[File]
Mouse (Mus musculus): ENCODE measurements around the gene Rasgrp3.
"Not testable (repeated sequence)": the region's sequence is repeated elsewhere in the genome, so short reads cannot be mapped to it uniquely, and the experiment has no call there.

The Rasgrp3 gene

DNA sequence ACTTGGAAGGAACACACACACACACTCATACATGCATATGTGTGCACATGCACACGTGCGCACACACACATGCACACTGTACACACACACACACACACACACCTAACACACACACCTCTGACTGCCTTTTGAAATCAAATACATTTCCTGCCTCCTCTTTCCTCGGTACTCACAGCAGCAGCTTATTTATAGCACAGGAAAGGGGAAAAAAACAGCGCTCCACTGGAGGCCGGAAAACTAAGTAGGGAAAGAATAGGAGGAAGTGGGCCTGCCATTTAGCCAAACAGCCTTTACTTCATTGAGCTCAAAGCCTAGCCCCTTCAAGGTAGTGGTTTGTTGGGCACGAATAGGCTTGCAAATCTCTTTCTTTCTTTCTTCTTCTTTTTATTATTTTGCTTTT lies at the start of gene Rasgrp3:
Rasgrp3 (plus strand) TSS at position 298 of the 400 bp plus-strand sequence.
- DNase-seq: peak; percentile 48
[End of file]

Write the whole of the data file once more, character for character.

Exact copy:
Mouse (Mus musculus): ENCODE measurements around the gene Rasgrp3.
"Not testable (repeated sequence)": the region's sequence is repeated elsewhere in the genome, so short reads cannot be mapped to it uniquely, and the experiment has no call there.

The Rasgrp3 gene

DNA sequence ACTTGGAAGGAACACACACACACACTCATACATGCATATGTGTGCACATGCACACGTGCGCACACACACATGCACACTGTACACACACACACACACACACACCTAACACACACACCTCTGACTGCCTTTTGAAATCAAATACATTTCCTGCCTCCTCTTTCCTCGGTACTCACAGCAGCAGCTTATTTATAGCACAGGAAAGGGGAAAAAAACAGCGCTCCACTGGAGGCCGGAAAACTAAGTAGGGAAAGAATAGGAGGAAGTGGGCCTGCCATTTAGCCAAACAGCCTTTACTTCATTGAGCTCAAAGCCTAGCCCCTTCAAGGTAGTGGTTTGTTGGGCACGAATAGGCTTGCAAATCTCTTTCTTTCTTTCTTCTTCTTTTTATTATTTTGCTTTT lies at the start of gene Rasgrp3:
Rasgrp3 (plus strand) TSS at position 298 of the 400 bp plus-strand sequence.
- DNase-seq: peak; percentile 48